Katie Eaton, one of ReSound’s Consumer Outreach Audiologists, shared her process for successfully demoing hearing aids.
- Connect the aids, reconfigure if necessary.
- Mute the hearing aids, place them on the patient’s ears and instruct the patient that they won’t hear out of the hearing aids until the DFS calibration is completed.
- Tell the patient that they will hear a loud buzz first in the left ear and then the right for a few moments. Tell them that it might sound different between ears. Tell them to be still and quiet.
- Run the calibration with the hearing aids muted. When it is through, tell the patient that you are now going to turn on the hearing aids.
- Turn on the hearing aids and speak to the patient softly. Check for volume and symmetry between aids.
- If they say the hearing aids are tinny, echoed, or if they have hollowness to their own voice, assure them that that it is NORMAL, and that every hearing aid user says the same thing. Then, tell them that those qualities will go away with normal use quickly. I typically do not change gain or other features initially to appease their initial reaction. Remember, they are actually hearing better, it’s just an initial reaction and in the end, it is in their best interest to leave the default settings and ask them to trudge through it with you for the demo. I am rather strict on this.
- If they CANNOT get over the sharpness, etc. I would take the gain in the highs and knock it down 2-3 dB to appease them momentarily.
- Now is not the time to talk at the patient. Now it becomes time for the patient to do 80% of the talking. Your chances of them leaving with the hearing aids increase incrementally when you listen to them and not talk.
- Do not talk about the hearing aids, software, features, etc.
- Ask open ended meaningful questions that get them to open up about the pain and frustration that their hearing loss has caused them. If they don’t do this, they will not have “needs” and therefore will not see how the cost of hearing aids is outweighed by the benefits.
- If they do not open up and admit to needing the aids, the patient’s companion is needed. The patient got to the clinic for some reason and it must be uncovered. By having the companion in the hearing demo room, your chance of the patient leaving with hearing aids increases by 70%! You just prevented the dreaded, “I have to go home and talk it over with my partner….”. Inaction is not helping you or the patient.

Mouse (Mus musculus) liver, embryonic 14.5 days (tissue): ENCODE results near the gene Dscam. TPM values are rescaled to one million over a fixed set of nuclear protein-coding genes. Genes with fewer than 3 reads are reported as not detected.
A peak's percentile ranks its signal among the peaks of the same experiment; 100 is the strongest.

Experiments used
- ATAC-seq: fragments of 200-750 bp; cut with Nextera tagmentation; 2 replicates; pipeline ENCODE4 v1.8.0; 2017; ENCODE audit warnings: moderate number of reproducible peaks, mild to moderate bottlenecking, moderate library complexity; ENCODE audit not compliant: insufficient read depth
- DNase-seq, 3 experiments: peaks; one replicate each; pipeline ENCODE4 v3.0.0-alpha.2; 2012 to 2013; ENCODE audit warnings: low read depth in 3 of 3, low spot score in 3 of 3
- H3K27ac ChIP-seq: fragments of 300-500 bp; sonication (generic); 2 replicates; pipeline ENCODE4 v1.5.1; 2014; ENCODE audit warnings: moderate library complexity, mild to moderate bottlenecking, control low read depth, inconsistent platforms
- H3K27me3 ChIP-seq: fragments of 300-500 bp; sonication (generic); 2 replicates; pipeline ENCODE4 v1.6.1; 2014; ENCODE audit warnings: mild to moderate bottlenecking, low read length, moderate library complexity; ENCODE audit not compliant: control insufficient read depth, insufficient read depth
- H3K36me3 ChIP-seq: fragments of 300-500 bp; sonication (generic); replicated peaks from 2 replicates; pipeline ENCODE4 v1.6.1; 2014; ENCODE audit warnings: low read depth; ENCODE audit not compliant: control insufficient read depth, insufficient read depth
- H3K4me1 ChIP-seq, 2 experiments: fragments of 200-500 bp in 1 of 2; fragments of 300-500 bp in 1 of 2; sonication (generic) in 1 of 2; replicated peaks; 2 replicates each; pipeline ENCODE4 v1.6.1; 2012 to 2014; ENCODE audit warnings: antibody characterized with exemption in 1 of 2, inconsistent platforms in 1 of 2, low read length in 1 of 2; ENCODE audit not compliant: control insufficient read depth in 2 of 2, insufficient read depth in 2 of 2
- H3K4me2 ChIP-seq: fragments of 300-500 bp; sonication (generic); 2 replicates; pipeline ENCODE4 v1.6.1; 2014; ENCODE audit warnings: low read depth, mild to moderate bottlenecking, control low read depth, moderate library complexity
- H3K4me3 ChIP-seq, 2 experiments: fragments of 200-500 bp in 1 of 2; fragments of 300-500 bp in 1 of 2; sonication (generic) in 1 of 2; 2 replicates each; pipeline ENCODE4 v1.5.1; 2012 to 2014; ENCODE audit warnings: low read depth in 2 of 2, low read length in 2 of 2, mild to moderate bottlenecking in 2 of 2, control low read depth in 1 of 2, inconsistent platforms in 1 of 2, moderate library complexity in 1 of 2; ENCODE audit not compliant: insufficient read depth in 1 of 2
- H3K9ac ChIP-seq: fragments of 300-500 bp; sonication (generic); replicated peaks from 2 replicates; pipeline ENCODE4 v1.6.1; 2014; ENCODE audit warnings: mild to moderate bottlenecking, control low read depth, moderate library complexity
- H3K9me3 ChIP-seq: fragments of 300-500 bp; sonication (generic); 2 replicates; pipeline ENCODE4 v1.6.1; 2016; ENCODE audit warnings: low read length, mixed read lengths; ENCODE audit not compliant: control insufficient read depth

- Ask both the patient and the companion questions like:
“How has your hearing loss changed your day?”
“What has become more frustrating in your life because of your hearing loss?”
“How has his hearing loss changed how you interact daily?”
“What do you wish was different”
“How has your hearing loss impacted your relationship with your….wife/kids/church/friends/grandkids etc”?
- Ask these questions the most. Research shows that by asking these “accepting” questions, you are increasing the chances of them leaving with hearing aids significantly. They are way more impactful and powerful than the case history questions.
- Do not talk after you ask these questions. You can nod and have good eye contact. Don’t even say “yes” or “I understand”. And do not finish their sentences. Act as though this is the first time you have ever heard of these frustrations, because for them, this is all new and frustrating. Most of these folks have never spoken on this deeper level about their hearing loss out loud. Everything that they say right now, in these moments, are all the reasons why they should get the hearing aids. You never had to tell them once why they should get hearing aids; you never had to sell them on anything.
- When the time comes and they ask for pricing, state, “Mr. Jones, you just told me that you suffer in x, y and z environment. In my opinion, you would benefit most from Verso 9’s (7s or 5s). And they are $6200. Smile, look confident and DO NOT TALK.
- Let them say the next sentence. Do not assume ever that they cannot afford the hearing aids. Let them tell you what is on their mind. If they want to go to less expensive technology, first remind them that your prescription is based off of their hearing problems that they told you today and it is in their best interest to be matched to the correct technology the first time.
- If they still cannot commit, offer them Care Credit or some type of payment plan before you relent and talk lower level technology pricing.
- Throughout all of this. Remain confident and compassionate. Remember you are valuable to this person and you have the solution to their hearing needs right there in your office.